New Customers Save $30 off $100+* with code SEPTNEW30
New Customers Save $30* with code SEPTNEW30
*New customers only. Order must be placed by 9/22/2017. The $30 discount is given for a single order with a minimum of $100 excluding shipping and tax. Items with pricing ending in .97 are excluded and will not count toward the minimum required. Discount does not apply to corporate orders, gift certificates, or StewardShip membership fees. No other promotion codes, coupon codes or corporate discounts may be applied to order.
MontGras Antu Syrah 2005
Color: Opulent, rich purple
Bouquet: Very spicy; notes of black and white pepper mingle with leather, clove and ripe black fruit supported by oak
Taste: Full-bodied, harmonious and expressive. Mellow tannins and a structured mid-palate. Intense fruit leading to a long finish
Serving suggestions: Red meats, poultry, rich stews, hearty pasta dishes and hard cheeses
The Antu Ninquen wines come from a single vineyard atop the plateau of Ninquen Mountain in the Colchagua Valley. The well-known Paul Hobbs serves as a consultant to the project. The 2005 Antu Ninquen Syrah has 12% Cabernet Sauvignon added to the blend. The wine was aged for 18 months in French and American oak before being bottled unfined and unfiltered. Purple-colored, the wine offers a spicy perfume of pepper, leather, earth, and blackberry. Firmly structured, this full-bodied wine has good flavors and balance but will require several years in the bottle to fully express itself.
If you like yours big and burly, this 14.6% Syrah (with 12% Cabernet) is dark and luxe, with good natural acidity to balance out the alcohol and untamed plum, berry jam and chocolate flavors. A forceful wine with no dead weight.
Has a hefty layer of sweet toast covering the dark plum, currant and fig flavors. Rich, smoky finish. A touch shy on purity, but will have fans.
Colchagua Valley, a serene sub-valley of Rapel, is situated in Chile’s Central Region at the heart of the country’s wine-producing zone. Nestled between the Pacific Coastal Range to the west and the snow-capped Andes to the east, this rustic valley is a protected environment with positive maritime influences that foster a terroir ideal for producing quality wines.
Five ranges of MontGras wines are available: Estate, Reserva, Quatro, Limited Edition, and Ninquén.
In 1996 MontGras, along with five other area wineries, founded the Colchagua Valley Wine Route to promote and facilitate tourism and educate the public about the traditions of Chilean winemaking. Guided tours and tastings at MontGras are available Monday through Friday year-round, by appointment only.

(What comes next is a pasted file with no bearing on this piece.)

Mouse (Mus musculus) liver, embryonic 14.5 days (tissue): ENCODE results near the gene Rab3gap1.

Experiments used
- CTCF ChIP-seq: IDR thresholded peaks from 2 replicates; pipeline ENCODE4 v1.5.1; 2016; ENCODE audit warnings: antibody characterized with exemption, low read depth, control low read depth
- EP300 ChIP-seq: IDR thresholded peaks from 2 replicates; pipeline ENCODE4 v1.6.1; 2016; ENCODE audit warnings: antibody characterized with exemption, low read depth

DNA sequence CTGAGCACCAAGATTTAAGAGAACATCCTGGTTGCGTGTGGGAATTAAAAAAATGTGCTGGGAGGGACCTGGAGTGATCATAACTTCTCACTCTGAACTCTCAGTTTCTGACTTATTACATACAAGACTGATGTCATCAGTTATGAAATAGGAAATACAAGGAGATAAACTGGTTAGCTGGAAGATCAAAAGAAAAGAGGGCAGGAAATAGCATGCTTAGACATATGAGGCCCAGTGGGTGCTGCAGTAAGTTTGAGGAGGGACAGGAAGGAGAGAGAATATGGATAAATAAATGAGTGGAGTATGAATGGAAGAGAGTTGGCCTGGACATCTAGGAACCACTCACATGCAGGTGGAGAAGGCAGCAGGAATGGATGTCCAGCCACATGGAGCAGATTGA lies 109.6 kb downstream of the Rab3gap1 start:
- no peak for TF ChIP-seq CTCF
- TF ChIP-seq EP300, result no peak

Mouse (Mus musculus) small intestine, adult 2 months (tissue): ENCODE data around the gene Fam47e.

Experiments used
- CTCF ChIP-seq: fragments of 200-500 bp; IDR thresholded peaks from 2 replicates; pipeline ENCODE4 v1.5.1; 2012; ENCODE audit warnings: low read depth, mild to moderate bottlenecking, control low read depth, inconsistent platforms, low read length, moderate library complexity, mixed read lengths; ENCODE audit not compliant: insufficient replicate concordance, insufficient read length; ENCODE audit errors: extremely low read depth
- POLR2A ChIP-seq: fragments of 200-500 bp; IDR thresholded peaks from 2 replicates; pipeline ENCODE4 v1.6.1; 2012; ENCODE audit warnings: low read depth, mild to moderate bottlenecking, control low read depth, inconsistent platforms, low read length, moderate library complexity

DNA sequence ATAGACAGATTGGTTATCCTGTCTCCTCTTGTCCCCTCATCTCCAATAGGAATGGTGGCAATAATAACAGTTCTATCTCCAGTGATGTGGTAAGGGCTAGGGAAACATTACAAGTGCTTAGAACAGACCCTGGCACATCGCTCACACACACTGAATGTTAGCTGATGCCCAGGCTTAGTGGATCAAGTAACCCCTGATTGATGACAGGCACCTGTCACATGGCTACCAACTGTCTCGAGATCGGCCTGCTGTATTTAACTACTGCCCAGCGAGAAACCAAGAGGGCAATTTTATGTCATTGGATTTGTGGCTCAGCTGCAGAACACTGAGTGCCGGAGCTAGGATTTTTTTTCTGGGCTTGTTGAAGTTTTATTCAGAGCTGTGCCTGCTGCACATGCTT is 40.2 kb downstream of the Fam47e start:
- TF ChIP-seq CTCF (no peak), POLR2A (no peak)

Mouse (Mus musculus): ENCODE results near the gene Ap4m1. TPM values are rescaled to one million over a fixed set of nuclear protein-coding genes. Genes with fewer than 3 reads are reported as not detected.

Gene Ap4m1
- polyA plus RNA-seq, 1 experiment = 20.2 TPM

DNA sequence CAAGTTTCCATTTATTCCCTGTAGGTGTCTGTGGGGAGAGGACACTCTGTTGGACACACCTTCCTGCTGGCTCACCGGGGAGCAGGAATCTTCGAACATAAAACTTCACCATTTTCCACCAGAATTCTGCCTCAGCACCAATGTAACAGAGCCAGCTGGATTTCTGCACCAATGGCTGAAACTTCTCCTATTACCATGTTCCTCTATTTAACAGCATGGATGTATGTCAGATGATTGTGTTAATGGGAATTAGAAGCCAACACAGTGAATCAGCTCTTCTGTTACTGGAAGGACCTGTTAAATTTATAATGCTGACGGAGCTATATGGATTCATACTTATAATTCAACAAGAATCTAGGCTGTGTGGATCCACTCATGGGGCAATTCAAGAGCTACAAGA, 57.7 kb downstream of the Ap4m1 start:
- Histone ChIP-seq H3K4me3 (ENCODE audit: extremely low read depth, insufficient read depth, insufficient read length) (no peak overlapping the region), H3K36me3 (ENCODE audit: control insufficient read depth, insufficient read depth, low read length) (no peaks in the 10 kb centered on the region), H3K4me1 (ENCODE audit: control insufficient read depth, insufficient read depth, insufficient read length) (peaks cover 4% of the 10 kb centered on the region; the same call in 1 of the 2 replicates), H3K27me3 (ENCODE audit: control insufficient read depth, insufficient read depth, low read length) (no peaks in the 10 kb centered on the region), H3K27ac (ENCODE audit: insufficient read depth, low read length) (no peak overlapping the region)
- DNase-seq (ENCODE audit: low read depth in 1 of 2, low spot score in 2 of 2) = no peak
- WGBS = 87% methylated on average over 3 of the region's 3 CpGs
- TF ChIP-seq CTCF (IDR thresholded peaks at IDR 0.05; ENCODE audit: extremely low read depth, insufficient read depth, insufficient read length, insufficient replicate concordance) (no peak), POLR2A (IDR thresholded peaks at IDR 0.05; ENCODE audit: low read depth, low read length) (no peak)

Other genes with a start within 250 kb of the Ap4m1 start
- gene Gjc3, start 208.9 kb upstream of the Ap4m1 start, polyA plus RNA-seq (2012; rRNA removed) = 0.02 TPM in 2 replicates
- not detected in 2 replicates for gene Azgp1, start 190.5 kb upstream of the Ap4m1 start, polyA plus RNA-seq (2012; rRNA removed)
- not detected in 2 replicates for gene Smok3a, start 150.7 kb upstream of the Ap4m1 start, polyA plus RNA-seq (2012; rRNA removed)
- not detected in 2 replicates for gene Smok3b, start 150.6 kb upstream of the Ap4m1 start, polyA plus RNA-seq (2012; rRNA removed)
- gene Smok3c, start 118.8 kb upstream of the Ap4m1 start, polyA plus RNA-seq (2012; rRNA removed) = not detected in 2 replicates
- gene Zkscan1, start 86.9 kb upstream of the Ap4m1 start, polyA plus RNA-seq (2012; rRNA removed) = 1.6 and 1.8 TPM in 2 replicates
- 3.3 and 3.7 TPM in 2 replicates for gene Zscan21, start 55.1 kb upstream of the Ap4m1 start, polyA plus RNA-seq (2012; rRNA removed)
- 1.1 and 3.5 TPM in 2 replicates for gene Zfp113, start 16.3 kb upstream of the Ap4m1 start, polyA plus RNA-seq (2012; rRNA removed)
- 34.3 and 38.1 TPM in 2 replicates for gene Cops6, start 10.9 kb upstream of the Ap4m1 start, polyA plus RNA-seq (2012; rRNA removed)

A large and geographically diverse AVA responsible for a wide variety of wine styles, the Columbia Valley AVA is home to 99% of Washington State’s total vineyard area. A small section of the AVA extends into northern Oregon as well. Because of its vast size, it is necessarily divided into several distinctive sub-AVAs, including Walla Walla Valley and Yakima Valley—which is further split into three more even smaller AVAs. A region this size will of course have varied microclimates, but on the whole it experiences cold winters and long, dry growing seasons. Frost is a common risk during winter and spring. The towering Cascade mountain range creates a rain shadow, keeping the valley relatively rain-free throughout the year, necessitating irrigation from the Columbia River. The lack of humidity combined with sandy soils allows for vines to be grown on their own rootstock, as phylloxera is not a serious concern.
Red wines make up the majority of production in the Columbia Valley. Cabernet Sauvignon is the dominant variety here, where it produces wines with a pleasant balance of dark fruit and herbs. Wines made from Merlot are typically supple, with sweet red fruit and sometimes a hint of chocolate or mint. Syrah tends to be savory and Old-World-leaning, with a wide range of possible fruit flavors and plenty of spice. The most planted white varieties are Chardonnay and Riesling, the styles of which depend on the warmth of the site. Citrus and green apple are common to both in cooler sites, while warmer vineyards will produce riper, fleshier stone fruit flavors.